Powerful Vatican Cardinal Becciu resigns amid scandal (AP) Cardinal Giovanni Angelo Becciu, 72, oversaw the internal affairs of the Roman Curia as Substitute (Sostituto) of the Secretariat of State from 2011 to 2018. Pope Francis created him a cardinal in the 2018 consistory and named him Prefect of the Congregation for the Causes of Saints. The prelate, as Edward Pentin notes, has been linked to financial scandals (see 2019 Phil Lawler analysis).
Pope stresses environment in message to UN (Vatican News) In a video message to the UN, delivered September 25 for the 75th anniversary of the international body, Pope Francis said that the Covid pandemic shows “we cannot live without one another, or worse still, pitted against one another.” The Pontiff said that crisis should force us to “choose what matters and what passes away,” and to know “the importance of avoiding every temptation to exceed our natural limits.” He also urged international action against human-rights abuses, listing persecution, the use of weapons of mass destruction, human trafficking, and forced migration.
West Virginia bishop says predecessor's apology inadequate (CNA) Bishop Mark Brennan of Wheeling-Charleston, West Virginia has said that a public apology from his predecessor, Bishop Michael Bransfield, was “self-serving and lacking in any recognition of, or contrition for, having actually offended people.” Bishop Bransfield—who was directed to apologize and make restitution after a Vatican inquiry found him guilty of financial and sexual misconduct—replied that he did not want to “do battle” with Bishop Brennan.
Louisville archbishop pleads for peace, rejection of violence following Breonna Taylor decision (Archdiocese of Louisville) “Whatever our reaction to decisions by the Grand Jury and the Attorney General’s Office, we must now come together to work for racial justice,” Archbishop Joseph Kurtz said following the announcement of the results of the Breonna Taylor investigation. “There is no question that our nation’s original sin of racism continues to destroy and harm the lives of persons of color and that racism extends through so many systems of our society….educational, economic, religious, housing, criminal justice, voting, and employment.”
California pastor wins in court, will continue services (Thomas More Society) Rev. John MacArthur won a round in a Calfornia court on September 25, with the rejection of a government bid to shut down his Grace Community Church and hold the Evangelical pastor in contempt. The court ruled that county officials can take action against the Protestant community only if and when the government prevails in a case in which Rev. MacArthur challenges the constitutionality of government restrictions on his worship services.
Immigrants and refugees are 'essential workers during COVID-19,' bishop tells US House subcommittee (Justice for Immigrants) “Immigrants comprise 31% of U.S. agricultural employees,” Auxiliary Bishop Mario Dorsonville of Washington, chairman of the US bishops’ Committee on Migration, told the House Judiciary Committee’s Subcommittee on Immigration and Citizenship. “They risk their own safety to support their families and to ensure continuity in the nation’s food supply chains ... We urge Congress to include immigrant and refugee families in any future COVID-19 relief as well as be made eligible for past relief efforts.”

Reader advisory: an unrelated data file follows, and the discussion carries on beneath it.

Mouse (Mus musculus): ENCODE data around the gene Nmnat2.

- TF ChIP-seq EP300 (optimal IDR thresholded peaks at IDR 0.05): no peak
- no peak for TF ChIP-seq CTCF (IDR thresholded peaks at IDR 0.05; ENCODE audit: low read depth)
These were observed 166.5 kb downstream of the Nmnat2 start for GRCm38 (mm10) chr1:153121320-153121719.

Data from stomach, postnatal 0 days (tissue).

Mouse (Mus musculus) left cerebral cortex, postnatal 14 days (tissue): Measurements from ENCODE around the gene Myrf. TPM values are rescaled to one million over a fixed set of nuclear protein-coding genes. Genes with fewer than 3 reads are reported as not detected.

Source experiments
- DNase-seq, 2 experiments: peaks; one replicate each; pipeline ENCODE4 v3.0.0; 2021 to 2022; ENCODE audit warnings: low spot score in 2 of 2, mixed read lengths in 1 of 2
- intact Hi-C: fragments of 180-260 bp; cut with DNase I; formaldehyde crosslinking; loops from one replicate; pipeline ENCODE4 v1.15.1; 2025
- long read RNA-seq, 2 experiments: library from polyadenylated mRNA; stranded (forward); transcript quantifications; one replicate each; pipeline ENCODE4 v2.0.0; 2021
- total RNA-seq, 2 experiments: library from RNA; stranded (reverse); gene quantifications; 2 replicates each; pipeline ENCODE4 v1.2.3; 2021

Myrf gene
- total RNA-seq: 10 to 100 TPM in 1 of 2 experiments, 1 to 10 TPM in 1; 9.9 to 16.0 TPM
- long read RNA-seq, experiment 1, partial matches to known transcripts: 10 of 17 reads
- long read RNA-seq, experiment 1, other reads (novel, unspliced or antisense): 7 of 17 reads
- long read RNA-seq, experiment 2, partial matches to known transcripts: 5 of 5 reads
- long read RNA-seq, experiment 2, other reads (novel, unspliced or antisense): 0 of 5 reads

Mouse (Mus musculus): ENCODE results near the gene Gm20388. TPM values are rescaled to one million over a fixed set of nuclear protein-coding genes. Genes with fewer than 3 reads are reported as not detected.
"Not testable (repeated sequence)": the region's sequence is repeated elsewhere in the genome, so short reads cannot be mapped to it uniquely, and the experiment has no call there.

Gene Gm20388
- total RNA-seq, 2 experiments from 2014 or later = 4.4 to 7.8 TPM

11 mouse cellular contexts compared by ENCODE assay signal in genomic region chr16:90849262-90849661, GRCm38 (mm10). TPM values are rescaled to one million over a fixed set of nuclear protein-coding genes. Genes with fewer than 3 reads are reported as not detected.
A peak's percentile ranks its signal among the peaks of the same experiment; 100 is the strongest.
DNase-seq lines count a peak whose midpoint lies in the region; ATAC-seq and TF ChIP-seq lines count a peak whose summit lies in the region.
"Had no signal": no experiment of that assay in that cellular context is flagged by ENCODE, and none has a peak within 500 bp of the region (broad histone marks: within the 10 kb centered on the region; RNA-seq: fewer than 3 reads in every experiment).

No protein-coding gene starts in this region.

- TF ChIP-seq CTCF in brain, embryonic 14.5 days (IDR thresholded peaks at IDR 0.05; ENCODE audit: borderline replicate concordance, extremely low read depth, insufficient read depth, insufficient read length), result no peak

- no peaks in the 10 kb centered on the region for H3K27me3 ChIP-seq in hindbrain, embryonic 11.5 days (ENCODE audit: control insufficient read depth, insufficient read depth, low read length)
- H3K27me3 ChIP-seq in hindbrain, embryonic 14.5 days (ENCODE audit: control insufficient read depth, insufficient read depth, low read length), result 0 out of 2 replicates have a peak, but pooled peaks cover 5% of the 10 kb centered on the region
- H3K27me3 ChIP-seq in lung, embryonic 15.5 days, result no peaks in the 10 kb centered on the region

Caritas: Long-awaited EU Pact on Asylum and Migration falls short (Vatican News) “the Pact’s top priorities seem to be deterrence, preventing migration to the EU, and intensifying cooperation with countries of origin,” said Caritas Europa, the Church’s humanitarian network in Europe. Caritas called on the EU to “radically change its course or to propose policies that would definitively prevent the creation of future, undignified migrant camps.”
Pope criticized for 'masculine' title of new encyclical (National Catholic Reporter) The Pontiff will travel to Assisi on October 3 to sign Fratelli Tutti (Brothers All), an encyclical letter on fraternity and social friendship. A Vatican spokesman has defended the title as inclusive; a Vatican newspaper article also defended the title but suggested that it be translated in such a way that “all Christians, men and women, feel involved.”
Asia's bishops encourage faithful to live with hope during pandemic (Fides) “Across Asia, many people are now hurt, physically, emotionally, financially and spiritually,” the Federation of the Asian Bishops’ Conferences said in a statement. “With its response to the pandemic, the Catholic Church joins the charity movement. This is the time to bring God’s goodness, mercy and love to our world.”
Tibetan farmers, like Uyghurs, in Chinese re-education camps (AsiaNews) The AsiaNews service reports that in Tibet, farmers and other rural dwellers have been confined in re-education camps—formerly military facilities—where they are effectively providing slave labor while being indoctrinated. The camps are similar to institutions that hold Uyghur Muslims.
Russian Catholics worried by new religion law (AsiaNews) Russian Catholics are concerned about new legislation designed to curb “extremism” in religion. Father Kirill Gorbunov, the vicar general of the Archdiocese of the Mother of God (Moscow), points in particular to a requirement that religious leaders be trained in Russian academic institutions, to ensure that they are steeped in the country’s cultural traditions.